Olufunke A. Adeboye
University of Lagos

Olufunke Adeboye teaches history at the University of Lagos, Nigeria. She is a member of the Association of African Historians. She has published several articles on the socio-political history of colonial Yorubaland, the most recent appearing in L. Fourchard and I. O. Albert (eds.), Security, Crime and Segregation in West African Cities Since the 19th Century (Paris: Karthala, 2003), and O. Oyebade, The Foundations of Nigeria: Essays In Honor of Toyin Falola (New Jersey: Africa World Press, 2003). Her current research interests are in urban and social history, and Pentecostal studies.
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Diaries as Intellectual and Cultural Histories: Some Examples from Twentieth-Century Yorubaland

The introduction of Western education to Yorubaland led to the rise of an educated elite, which has been the subject of various scholarly studies by J.F. Ade-Ajayi, E.A. Ayandele, and other notable scholars. There is however, one aspect of the intellectual disposition of this intelligentsia, which has not received adequate attention, namely, its diary-keeping culture. Many of the members of the educated elite, located in several Yoruba urban centers such as Lagos, Ibadan and Abeokuta religiously kept diaries. These diaries contained records of appointments, daily summaries of their activities, their opinions on crucial issues and their future plans. The diaries contained a rich array of information on the lives and times of the authors, and happily, a few of them have survived till present times. This paper looks at the historiographical significance of these diaries as commentaries on contemporary events and also as veritable intellectual and cultural histories of the milieu in which they were written. How much of prevailing cultural tendencies were actually captured by individual diarists, and from what prisms were they recorded?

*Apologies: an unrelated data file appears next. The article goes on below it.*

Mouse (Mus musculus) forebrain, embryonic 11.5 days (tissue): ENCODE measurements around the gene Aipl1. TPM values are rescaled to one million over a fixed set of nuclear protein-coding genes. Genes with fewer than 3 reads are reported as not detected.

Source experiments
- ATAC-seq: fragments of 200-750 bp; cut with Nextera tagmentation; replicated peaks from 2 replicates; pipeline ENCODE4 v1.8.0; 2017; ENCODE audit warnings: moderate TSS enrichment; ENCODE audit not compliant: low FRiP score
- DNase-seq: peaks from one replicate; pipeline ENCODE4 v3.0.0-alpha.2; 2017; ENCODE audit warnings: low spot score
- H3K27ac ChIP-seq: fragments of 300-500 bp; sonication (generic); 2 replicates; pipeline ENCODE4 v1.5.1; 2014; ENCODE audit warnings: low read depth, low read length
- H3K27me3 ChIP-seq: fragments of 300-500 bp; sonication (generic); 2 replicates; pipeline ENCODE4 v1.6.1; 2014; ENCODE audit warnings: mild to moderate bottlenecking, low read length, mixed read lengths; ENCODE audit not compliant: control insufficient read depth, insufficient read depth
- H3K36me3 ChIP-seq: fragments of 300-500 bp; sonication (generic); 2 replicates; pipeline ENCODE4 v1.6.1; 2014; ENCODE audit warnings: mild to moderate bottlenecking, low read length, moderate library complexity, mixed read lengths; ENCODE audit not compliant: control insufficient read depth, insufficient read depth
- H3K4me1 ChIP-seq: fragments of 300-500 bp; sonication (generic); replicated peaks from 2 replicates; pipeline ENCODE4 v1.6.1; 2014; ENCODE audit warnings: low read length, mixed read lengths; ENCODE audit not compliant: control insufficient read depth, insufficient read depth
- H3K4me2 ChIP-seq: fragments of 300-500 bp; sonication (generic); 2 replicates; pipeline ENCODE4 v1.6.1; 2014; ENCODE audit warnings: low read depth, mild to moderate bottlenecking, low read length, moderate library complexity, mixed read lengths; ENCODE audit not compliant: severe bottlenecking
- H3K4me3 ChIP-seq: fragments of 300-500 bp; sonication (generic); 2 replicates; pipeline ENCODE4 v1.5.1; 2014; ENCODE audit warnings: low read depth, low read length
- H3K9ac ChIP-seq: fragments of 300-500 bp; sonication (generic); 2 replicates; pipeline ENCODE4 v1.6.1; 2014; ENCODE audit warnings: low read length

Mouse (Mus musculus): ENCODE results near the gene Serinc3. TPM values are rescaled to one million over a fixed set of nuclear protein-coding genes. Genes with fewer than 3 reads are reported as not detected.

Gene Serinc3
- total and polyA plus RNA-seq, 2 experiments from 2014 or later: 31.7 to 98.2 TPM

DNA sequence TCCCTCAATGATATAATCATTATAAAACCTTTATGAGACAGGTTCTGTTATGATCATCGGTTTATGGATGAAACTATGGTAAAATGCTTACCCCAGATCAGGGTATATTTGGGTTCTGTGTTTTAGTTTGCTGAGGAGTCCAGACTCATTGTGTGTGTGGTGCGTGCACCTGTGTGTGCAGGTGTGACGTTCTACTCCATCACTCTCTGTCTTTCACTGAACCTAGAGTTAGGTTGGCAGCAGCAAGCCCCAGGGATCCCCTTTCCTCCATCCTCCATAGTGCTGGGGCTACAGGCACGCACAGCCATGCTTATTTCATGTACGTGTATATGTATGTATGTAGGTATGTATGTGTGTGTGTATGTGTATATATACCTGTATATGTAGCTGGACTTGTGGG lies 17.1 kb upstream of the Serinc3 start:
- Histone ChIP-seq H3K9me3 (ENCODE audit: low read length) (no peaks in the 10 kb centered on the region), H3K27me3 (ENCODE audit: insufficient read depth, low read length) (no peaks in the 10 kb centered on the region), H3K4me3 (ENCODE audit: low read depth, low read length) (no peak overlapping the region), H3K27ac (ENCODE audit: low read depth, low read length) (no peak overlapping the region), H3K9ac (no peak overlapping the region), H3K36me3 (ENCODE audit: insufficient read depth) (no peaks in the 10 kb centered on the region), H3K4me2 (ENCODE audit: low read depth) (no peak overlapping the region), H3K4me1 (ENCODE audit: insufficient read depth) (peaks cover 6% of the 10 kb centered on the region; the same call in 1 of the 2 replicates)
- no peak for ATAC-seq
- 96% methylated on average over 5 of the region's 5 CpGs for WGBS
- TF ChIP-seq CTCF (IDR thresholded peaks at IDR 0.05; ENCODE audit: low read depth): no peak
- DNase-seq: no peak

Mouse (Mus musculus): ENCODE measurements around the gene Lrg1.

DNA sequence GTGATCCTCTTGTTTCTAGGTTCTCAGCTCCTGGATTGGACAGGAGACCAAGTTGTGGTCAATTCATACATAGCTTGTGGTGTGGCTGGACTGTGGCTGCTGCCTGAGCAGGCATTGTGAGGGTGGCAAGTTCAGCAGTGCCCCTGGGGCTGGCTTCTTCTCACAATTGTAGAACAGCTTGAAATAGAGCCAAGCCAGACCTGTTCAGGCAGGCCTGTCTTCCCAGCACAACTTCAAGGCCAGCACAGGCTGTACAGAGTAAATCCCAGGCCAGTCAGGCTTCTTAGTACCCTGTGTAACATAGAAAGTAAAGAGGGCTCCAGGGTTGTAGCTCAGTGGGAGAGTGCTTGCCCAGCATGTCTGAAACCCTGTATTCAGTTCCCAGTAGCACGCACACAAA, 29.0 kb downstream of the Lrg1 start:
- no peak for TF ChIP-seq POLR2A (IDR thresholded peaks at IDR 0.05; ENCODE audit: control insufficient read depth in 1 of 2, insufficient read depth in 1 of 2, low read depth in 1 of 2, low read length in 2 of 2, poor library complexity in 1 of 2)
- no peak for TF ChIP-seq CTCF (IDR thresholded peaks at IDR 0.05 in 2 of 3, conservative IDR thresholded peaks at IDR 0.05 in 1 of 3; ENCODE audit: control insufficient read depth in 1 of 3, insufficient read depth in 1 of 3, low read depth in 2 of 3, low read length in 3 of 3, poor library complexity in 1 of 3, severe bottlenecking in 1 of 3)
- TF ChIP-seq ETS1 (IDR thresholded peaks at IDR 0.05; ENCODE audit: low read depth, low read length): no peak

On the other hand, how much of the intellectual development of the diarists and their age were represented in these contemporary records? This study also compares the diary with other contemporary sources with a view to highlighting its limitations. The main argument here is that despite these limitations, these diaries still have a lot to offer historians and even literary critics (as well as other scholars such as anthropologists, sociologists and political scientists.). While the need to discover more of such diaries cannot be overemphasized, the few presently at the disposal of the public are being underutilized. These records are rich in the intellectual and cultural nuances of their times, and as such should be revisited and amply utilized as scholars are expanding the frontiers of Yoruba studies. And on a general note, the historiographical significance of the diary as a primary and contemporary source could be applied to other cultures outside Africa with or without modifications.